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Presentation: 5:40

Poster attached as supplemental file below


Ensuring diversity in race, ethnicity, gender identity, language, and sexual orientation is crucial for cultivating a healthcare landscape that is culturally competent and unbiased. The physician workforce's failure to mirror the population's demographics in the United States continues to present a significant public health challenge. Recognizing that disparities in healthcare outcomes often stem from systemic inequities and lack of representation, medical institutions have increasingly prioritized the integration of Diversity, Equity, and Inclusion (DEI) principles into their curricula, admissions processes, and institutional frameworks. Through a cross-sectional survey approved by the Institutional Review Board, we examined perspectives on DEI initiatives among allopathic and osteopathic U.S. medical students and admissions officers. Medical students were recruited via medical-related social media (e.g., MedTwitter, GroupMe, Instagram, Facebook), while admissions officers were recruited via email. Additionally, snowball sampling was utilized, and diversity officers from U.S. medical schools were enlisted to distribute the survey. Sixty-four medical students and thirty-two admissions officers, representing diverse ages and experience levels, participated in the study. Participants agreed on the need to enhance DEI initiatives, particularly in scholarship and funding. Notably, more than half of the medical students surveyed (N=46) perceived institutional efforts to promote cultural diversity as poor or fair, whereas half of the admissions officers (N=20) rated these efforts as very good or excellent. Despite limitations posed by a modest sample size and potential lack of generalizability, this study underscores the imperative for further research to delve into the differing perceptions of DEI initiatives among both groups.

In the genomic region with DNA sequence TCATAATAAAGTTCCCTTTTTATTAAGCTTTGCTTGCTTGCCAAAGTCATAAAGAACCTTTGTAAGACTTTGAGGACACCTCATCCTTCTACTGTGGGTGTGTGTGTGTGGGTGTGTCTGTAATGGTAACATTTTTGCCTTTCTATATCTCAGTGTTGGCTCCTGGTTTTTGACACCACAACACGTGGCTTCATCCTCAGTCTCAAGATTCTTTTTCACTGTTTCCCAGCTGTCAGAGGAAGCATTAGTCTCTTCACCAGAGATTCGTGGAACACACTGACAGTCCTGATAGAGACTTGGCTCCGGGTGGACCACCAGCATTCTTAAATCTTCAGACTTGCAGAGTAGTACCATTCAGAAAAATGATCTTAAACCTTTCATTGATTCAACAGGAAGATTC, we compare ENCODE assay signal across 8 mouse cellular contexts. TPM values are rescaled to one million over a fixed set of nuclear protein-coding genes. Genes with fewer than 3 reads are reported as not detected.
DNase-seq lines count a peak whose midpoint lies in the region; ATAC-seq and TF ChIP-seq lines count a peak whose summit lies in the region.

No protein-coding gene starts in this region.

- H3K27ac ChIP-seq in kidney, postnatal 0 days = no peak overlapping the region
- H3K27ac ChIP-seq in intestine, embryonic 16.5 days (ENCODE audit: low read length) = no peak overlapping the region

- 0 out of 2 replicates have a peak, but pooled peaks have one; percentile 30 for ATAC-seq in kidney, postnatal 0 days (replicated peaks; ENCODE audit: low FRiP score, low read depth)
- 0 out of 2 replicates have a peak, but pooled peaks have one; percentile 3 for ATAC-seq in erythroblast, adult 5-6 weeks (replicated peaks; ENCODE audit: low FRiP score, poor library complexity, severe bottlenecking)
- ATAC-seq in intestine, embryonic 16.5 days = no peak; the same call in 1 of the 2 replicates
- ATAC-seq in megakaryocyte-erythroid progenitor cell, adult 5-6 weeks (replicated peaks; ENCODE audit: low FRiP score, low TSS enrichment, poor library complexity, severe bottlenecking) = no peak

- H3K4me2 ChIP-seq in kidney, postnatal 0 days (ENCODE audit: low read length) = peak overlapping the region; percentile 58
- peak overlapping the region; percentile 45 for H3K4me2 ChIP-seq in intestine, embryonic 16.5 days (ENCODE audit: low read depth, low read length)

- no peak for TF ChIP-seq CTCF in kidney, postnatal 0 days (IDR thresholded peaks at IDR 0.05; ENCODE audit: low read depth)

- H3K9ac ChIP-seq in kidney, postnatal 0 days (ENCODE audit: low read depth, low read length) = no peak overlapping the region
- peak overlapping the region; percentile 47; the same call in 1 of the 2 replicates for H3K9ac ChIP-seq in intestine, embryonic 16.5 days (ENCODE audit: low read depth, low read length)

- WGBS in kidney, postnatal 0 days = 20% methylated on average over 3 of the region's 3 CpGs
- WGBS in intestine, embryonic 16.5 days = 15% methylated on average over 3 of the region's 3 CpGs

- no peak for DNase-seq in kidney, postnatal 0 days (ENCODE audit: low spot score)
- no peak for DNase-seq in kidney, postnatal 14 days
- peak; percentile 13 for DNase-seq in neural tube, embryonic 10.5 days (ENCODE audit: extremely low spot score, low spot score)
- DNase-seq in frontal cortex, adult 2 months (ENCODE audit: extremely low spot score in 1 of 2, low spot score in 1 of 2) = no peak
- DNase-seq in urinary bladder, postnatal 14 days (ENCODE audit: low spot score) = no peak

Lay Summary

Making sure there is a variety of people from different races, backgrounds, genders, languages, and sexual orientations is really important in healthcare. Having a healthcare team that's made up of different kinds of people can make patients healthier and happier and give everyone better access to care, especially those who are often left out. This helps doctors and other healthcare providers understand and respect their patients' cultures and backgrounds and provide better care. There is a gap between the people who work as healthcare providers and those who are cared for. To tackle this, medical schools and hospitals are trying harder to include Diversity, Equity, and Inclusion (DEI) principles in their teaching and how they select students. We wanted to understand what medical students and admissions officers thought about these efforts. We asked 64 medical students and 32 admissions officers about their views. They all agreed that we need to do more to make healthcare more diverse and inclusive, especially when it comes to scholarships and funding. Interestingly, most of the medical students we asked thought that their schools were not doing a great job promoting diversity, while many admissions officers felt their institutions were doing well. Even though our study had limitations, like having a small number of people involved, we must look more closely at how different people see these DEI efforts. We need more research to understand why medical students and admissions officers feel differently by understanding the culture and history of medicine, personal experiences, or how much both groups appreciate efforts to make healthcare more diverse.